the scale of general precedence for men. If, indeed, it includes the queen's maids of honour and the wives of the companions of the knightly orders, there certainly does not seems to be any good reason why it should omit the mistress of the robes and the ladies of the bedchamber, or the ladies of the royal order of Victoria and Albert and the imperial order of the Crown of India. But these are trifling matters in themselves, and concern only a minute fraction of the community. The scale of general precedence for men is now in substantially the same condition as that in which it has been for between two and three centuries, and the political, to say nothing of the social, arrangements to which it was framed to apply have in the interval undergone an almost complete transformation. The consequence is that a good deal of it has come down to us in the shape of a survival, and has ceased to be of any practical use for the purpose it was originally designed to effect. While it comprises several official and personal dignities which are virtually obsolete and extinguished, it entirely omits the great majority of the members of Government in its existing form, and whole sections of society on a less exalted level, to whom it is universally felt that some rank and place at all events are both in public and in private justly due. And, when it does confess the presence of any of the sovereign's principal ministers, it commonly places them in positions which are out of all keeping with their actual eminence and importance. It ranks the lord president of the council and the lord privy seal before dukes, while it places the chancellor of the exchequer after the younger sons of earls and the eldest sons of barons, and the secretaries of state after the master of the horse and the vice-chamberlain of the household. The lord chancellor still has precedence as the first of the great officers of state, which was allotted to him not as what he is, the head of the judicature, but as what he once Was, the prime minister of the sovereign; and the lord chief justice, who is next to him in regular judicial rank, as presiding over the common law courts, as he presides over the courts of equity, is placed after the chancellors of the exchequer and of the duchy of Lancaster, who still have the precedence which was allotted to them not as ministers, which they are, but as judges, which they are no longer. Neither the lord-lieutenant of Ireland, the viceroy of India, nor the governor-general of Canada has any rank or place at St James's, where, as Well as at Westminster, the lord steward or the lord chamberlain of the household is a much greater and more splendid personage. Again, in the scale of general precedence there are no clergymen except bishops, no lawyers except judges, and no officers of either the army or the navy from field marshals and admirals of the fleet downwards. Nor, of course, are any colonial governors or lieutenant-governors entered on it. It contains no mention of under-secretaries of state, chairmen or commissioners of administrative boards, comptrollers or secretaries of government departments, lord lieutenants or sheriffs of counties, deputy lieutenants or justices of the peace, members of the House of Commons or graduates of the universities. It is true that among some of these classes definite systems of subordination are established by either authority or usage, which are carefully observed and enforced in the particular areas and spheres to which they have reference. But we have seldom any means of determining the relative value of a given term in one series as compared with a given term in another series, or of connecting the different steps in the scales of local, professional or academical precedence with the different steps in the scale of general precedence, to which such scales of special precedence ought to be contributory and supplementary. We know, for example, that major-generals and rear-admirals are of equal rank, that with them are placed commissaries-general and inspectors-general of hospitals and fleets, that in India along with civilians of thirty-one years' standing they immediately follow the vice-chancellors of the Indian universities, and that in relation to the consular service they immediately precede agents-general and consuls-general. But there is nothing to aid us in determining whether in England they should be ranked with, before or after deans, king's counsel or doctors in divinity, who are as destitute as they are themselves of any recognized general precedence, and who, as matters now stand, would certainly have to give place to the younger sons of baronets and knights and the companions of the knightly orders. No foreigner has any legal precedence in Great Britain) but it is suggested that it being proper courtesy to accord to guests the precedence due to the rank they bear in their own countries, they should rank in society with and immediately before those of the relative rank in England. It should, however, be remembered that the younger sons of counts and other nobles bear the title of count with the addition of the Christian name, and they should be ranked with younger sons of British earls, &c., Whatever title they bear. The eldest son of a duke for example is sometimes called prince, but the place accorded to him by the above rule would be next after a British marquess. Some persons of authority consider, however, that a foreigner should be given precedence over every native Whatever the rank may be.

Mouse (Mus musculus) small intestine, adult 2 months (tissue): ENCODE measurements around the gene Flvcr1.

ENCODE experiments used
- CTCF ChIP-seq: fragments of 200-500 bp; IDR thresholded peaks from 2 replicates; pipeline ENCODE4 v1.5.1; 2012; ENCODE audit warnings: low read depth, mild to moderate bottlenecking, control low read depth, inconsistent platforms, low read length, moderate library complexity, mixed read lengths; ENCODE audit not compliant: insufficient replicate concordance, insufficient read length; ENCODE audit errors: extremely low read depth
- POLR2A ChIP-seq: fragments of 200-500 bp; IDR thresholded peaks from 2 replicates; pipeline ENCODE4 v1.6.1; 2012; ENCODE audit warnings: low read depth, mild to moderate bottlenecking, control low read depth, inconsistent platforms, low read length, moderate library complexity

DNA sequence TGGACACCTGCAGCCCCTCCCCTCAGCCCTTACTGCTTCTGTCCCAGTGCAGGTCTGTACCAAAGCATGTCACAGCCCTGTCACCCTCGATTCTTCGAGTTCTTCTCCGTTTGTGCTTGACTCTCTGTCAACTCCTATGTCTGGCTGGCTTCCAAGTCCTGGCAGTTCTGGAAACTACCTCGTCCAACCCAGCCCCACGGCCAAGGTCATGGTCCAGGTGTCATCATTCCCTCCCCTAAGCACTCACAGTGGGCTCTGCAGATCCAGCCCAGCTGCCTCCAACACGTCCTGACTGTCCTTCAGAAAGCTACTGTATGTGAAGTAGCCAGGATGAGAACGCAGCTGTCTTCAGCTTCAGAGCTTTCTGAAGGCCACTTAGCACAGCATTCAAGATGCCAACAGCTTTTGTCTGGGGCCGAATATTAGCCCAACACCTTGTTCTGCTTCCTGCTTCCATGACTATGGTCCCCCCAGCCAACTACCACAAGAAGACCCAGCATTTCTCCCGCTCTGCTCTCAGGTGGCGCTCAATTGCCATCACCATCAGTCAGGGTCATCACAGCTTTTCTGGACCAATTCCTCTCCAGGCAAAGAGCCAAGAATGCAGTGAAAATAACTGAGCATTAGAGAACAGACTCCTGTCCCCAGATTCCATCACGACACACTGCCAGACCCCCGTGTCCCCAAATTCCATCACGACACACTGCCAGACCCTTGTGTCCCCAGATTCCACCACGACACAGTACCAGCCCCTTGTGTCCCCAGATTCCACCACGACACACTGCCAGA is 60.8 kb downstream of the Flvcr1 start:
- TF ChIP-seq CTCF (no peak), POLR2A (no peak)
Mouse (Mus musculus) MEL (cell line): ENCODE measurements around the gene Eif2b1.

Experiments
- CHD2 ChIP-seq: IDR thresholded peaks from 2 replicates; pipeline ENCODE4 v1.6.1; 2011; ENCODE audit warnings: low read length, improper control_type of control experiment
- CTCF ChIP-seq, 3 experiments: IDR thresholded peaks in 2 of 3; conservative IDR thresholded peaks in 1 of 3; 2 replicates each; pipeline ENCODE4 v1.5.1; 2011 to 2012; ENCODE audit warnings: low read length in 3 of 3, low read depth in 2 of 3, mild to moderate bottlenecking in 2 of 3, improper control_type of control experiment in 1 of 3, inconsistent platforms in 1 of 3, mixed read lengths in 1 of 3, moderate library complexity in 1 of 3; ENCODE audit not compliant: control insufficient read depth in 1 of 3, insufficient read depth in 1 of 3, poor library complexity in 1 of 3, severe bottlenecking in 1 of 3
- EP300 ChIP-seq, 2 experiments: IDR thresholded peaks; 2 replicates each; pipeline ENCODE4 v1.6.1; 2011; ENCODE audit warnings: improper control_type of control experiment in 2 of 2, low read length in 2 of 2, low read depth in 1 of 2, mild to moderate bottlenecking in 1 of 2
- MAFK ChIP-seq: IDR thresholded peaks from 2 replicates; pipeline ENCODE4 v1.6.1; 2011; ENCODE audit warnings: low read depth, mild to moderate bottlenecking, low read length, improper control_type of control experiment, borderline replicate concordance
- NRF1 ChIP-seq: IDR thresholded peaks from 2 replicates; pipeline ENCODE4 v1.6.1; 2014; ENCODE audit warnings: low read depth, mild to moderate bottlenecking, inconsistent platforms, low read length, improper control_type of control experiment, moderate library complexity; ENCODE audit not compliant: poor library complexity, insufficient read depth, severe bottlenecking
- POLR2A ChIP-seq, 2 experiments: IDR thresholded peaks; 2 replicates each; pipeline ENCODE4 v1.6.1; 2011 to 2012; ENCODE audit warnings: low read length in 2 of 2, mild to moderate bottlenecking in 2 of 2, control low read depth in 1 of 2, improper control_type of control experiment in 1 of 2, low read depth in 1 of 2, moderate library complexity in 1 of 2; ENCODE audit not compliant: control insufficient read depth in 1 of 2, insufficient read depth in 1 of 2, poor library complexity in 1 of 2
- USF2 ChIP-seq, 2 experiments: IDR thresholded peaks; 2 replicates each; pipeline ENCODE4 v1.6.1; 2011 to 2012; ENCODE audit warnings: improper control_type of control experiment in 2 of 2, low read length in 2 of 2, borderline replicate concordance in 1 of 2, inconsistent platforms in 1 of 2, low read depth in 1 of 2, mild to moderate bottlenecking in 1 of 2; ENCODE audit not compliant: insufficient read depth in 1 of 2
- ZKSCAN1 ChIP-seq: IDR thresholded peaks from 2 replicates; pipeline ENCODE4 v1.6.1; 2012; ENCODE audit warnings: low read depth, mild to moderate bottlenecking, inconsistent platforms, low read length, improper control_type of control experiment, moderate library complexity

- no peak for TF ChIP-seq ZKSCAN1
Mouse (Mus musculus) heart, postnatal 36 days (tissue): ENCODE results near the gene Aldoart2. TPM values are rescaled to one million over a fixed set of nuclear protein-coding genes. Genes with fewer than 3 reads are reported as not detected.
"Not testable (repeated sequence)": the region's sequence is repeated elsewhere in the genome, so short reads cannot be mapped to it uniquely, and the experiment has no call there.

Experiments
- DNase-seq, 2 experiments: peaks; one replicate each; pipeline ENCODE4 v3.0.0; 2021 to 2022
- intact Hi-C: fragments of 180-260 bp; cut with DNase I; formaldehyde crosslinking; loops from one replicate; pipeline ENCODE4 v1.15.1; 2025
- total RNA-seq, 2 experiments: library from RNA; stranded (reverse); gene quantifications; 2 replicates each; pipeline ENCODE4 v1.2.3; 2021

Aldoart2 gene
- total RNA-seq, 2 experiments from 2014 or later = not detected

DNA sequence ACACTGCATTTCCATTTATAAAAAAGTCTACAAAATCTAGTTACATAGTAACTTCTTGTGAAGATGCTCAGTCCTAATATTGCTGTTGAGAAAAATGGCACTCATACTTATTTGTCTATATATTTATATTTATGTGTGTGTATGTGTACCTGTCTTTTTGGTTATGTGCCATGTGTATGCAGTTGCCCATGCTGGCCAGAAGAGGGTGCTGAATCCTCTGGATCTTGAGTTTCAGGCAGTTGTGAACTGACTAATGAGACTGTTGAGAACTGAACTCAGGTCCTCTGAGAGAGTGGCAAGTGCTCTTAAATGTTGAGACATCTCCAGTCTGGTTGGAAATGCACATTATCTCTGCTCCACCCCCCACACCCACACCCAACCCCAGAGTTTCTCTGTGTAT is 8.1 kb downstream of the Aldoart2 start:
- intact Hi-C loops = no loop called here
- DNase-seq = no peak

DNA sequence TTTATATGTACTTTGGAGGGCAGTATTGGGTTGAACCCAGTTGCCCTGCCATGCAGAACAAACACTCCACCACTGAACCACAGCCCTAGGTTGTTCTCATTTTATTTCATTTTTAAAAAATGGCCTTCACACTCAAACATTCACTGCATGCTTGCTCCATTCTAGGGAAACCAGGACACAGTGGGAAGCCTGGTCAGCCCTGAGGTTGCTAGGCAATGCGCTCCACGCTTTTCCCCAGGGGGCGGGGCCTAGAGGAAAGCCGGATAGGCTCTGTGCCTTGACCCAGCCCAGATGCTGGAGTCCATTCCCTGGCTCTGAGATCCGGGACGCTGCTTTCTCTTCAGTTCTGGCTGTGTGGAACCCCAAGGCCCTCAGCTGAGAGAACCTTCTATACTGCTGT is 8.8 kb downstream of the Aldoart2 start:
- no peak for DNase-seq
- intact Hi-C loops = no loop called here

It has now become usual to recognize ecclesiastical rank derived from the pope, even when held by subjects of the king. Cardinals, therefore, rank by international usage above archbishops, as princes of the blood royal, and in Ireland, Roman Catholic and Protestant bishops rank as such by authority of the warrants there in force.